The County maintains the proper measure of damages in this case is supplied by analogy to the remedy provided for the common law tort of intentional interference with contract. The remedy provided by Illinois courts for a tortious interference with an employment contract is the entire amount of the disloyal employee's salary during the period of disloyalty. See ABC, supra, at 1315. The caselaw does not make an allowance in damages for a disloyal employee's periodic loyalty. The entire salary is forfeited under the rationale that the employer is paying for all of the disloyal employee's performance and not just part of it. ABC, id., at 1314, 1315. The same result could be reached on a breach of fiduciary duty theory. See Monotronics Corp. v. Baylor, 107 Ill.App.3d 14, 62 Ill. Dec. 760, 765, 436 N.E.2d 1062, 1067 (2d Dist. 1982). Thus, if several parties conspire to interfere with an employer/employee contract, they will be jointly and severally liable for the entire salary of the disloyal employee. There can be no apportionment of damages among co-conspirators. Lynch does not dispute this.

Lynch contends that she was not the only person paying bribes to Woodlock and Smith. She names various persons ("on information and belief") who were making payments to the two Board members and insists that those independent payments were made without her knowledge or participation. Deft's Memo at 7-8. From this Lynch argues she may not be held jointly and severally liable for the conduct of persons with whom she neither conspired nor acted in concert. In essence, Lynch argues she is only liable for only a portion of the County's damages because others were also paying bribes to Woodlock and Smith. Such an argument suggests damages in this case can and should be apportioned.

The County maintains that its damages are not susceptible to apportionment among all potential defendants. Consequently, because apportionment is not possible, Lynch may be held solely liable for its entire damages notwithstanding the existence of independent bribery schemes involving other potential defendants. See generally Prosser and Keeton on Torts § 52 (1984) ("PROSSER & KEETON").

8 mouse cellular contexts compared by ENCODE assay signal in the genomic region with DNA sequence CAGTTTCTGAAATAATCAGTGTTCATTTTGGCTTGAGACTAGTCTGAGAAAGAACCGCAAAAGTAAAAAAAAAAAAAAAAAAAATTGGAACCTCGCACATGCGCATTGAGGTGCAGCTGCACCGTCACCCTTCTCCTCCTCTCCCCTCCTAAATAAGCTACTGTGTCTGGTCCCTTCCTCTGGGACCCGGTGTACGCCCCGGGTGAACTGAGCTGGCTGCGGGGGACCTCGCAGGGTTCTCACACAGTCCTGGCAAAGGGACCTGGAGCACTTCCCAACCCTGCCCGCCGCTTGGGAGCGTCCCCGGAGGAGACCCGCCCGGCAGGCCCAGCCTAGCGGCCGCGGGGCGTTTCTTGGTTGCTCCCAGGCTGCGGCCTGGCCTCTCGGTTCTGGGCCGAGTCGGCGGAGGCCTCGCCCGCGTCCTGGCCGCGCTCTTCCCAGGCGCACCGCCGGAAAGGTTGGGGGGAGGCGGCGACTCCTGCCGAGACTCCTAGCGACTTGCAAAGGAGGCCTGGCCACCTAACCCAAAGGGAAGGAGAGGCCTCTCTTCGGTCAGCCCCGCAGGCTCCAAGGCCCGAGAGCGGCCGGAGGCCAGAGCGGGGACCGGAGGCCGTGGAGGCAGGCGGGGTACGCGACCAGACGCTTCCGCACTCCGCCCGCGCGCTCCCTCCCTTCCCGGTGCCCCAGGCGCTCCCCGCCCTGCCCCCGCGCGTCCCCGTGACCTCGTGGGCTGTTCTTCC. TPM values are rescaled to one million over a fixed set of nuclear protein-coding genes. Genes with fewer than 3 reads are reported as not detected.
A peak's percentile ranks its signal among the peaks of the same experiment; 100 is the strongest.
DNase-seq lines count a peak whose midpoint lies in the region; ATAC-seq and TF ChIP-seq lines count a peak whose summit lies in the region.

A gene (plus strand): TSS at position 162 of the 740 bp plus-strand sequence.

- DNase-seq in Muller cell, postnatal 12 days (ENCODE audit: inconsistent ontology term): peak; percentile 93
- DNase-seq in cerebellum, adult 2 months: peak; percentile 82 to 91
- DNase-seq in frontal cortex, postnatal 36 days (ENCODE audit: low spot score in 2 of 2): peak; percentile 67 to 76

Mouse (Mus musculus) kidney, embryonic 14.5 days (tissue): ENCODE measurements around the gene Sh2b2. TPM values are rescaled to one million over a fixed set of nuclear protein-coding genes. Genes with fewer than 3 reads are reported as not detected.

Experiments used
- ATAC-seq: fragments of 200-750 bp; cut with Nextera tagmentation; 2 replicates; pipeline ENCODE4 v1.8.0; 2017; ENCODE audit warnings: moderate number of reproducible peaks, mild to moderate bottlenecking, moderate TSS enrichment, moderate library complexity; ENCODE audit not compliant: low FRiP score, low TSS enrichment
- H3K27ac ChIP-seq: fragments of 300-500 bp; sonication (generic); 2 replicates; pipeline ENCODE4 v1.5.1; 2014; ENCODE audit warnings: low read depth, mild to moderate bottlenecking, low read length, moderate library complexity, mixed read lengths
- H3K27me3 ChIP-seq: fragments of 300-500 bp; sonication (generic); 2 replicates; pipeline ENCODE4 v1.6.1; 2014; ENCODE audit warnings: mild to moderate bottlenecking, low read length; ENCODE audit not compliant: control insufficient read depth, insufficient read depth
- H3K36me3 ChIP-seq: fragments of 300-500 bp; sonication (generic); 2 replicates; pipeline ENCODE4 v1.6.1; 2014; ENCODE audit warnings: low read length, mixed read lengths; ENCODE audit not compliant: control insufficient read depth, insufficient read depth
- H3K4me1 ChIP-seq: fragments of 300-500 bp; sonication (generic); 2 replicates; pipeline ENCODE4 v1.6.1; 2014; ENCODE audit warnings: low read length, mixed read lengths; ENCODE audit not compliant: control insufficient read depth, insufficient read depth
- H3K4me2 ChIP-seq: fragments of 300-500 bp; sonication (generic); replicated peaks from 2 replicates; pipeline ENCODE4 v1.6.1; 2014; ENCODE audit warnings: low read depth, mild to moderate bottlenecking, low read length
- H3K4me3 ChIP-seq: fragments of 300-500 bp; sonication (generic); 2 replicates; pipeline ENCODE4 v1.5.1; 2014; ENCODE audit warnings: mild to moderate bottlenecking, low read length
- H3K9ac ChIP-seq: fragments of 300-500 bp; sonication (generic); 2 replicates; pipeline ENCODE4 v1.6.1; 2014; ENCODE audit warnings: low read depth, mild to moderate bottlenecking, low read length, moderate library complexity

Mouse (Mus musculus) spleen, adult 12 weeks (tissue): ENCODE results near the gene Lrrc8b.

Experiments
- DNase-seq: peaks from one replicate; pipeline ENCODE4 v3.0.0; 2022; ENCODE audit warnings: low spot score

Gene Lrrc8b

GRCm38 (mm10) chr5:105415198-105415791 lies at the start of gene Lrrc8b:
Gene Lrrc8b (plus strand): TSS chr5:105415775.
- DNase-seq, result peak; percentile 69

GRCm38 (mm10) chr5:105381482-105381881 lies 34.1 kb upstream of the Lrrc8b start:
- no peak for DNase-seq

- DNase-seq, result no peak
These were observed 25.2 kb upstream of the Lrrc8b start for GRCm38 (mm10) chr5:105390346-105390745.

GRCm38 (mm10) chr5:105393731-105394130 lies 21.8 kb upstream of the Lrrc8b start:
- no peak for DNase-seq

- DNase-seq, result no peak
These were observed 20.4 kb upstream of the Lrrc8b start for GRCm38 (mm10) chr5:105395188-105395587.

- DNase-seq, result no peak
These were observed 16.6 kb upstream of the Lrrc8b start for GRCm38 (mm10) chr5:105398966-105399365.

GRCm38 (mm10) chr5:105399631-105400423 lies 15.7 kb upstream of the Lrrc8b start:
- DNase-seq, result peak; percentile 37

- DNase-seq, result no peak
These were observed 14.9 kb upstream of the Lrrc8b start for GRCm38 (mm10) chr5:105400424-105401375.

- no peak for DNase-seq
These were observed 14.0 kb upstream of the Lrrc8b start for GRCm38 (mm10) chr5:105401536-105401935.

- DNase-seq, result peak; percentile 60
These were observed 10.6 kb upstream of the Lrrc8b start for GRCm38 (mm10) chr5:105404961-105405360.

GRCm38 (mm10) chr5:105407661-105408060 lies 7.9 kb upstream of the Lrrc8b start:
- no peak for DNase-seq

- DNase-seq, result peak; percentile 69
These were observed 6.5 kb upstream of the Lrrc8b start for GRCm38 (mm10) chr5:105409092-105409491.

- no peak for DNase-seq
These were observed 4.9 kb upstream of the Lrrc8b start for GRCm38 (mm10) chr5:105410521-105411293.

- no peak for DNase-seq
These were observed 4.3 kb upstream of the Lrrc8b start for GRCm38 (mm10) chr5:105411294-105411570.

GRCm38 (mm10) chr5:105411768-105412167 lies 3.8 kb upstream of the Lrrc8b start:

Ordinarily a tort plaintiff bears the burden of proof of his damages as to each defendant. However, where the independent, successive acts of several tort-feasors result in an indivisible injury to the plaintiff, then the burden of proof shifts and the tort-feasors are required to bear the burden of proving any reasonable apportionment of damages. To do otherwise would penalize an innocent plaintiff merely because his injury was caused by several tort-feasors. Thus, if the County's damages are indivisible, the burden of apportioning damages rests with Lynch. Her inability to carry that burden will result in liability for the entirety of the County's damages. This principle is applied most frequently in personal injury cases (e.g., Phennah v. Whalen, 28 Wn. App. 19, 621 P.2d 1304, 1309-10 (1980)), but it also has been applied in other contexts as well (e.g., Ricky Smith Pontiac v. Surbaru of New England, 14 Mass. App. 396, 440 N.E.2d 29 (1982) (unfair and deceptive trade practices in violation of state statute)).

The issue, therefore, is whether the County's damages are subject to any rational apportionment among the several independent tort-feasors. Illinois caselaw (c.f. Monotronics Corp. v. Baylor, 107 Ill.App.3d 14, 62 Ill.Dec. 760, 765, 436 N.E.2d 1062, 1067 (2d Dist. 1982)) and The Restatement (Second) Torts ("RESTATEMENT") suggest the County's injury (deprivation of the loyal services of its employees resulting from an intentional interference with contractual relations) is not the kind of injury which is capable of apportionment.

Section 433A of the Restatement states the rule for apportionment of damages among two or more causes:

  (1) Damages for harm are to be apportioned among two
    or more causes where

(a) There are distinct harms, or

    (b) There is a reasonable basis for determining the
    contribution of each cause to a single harm.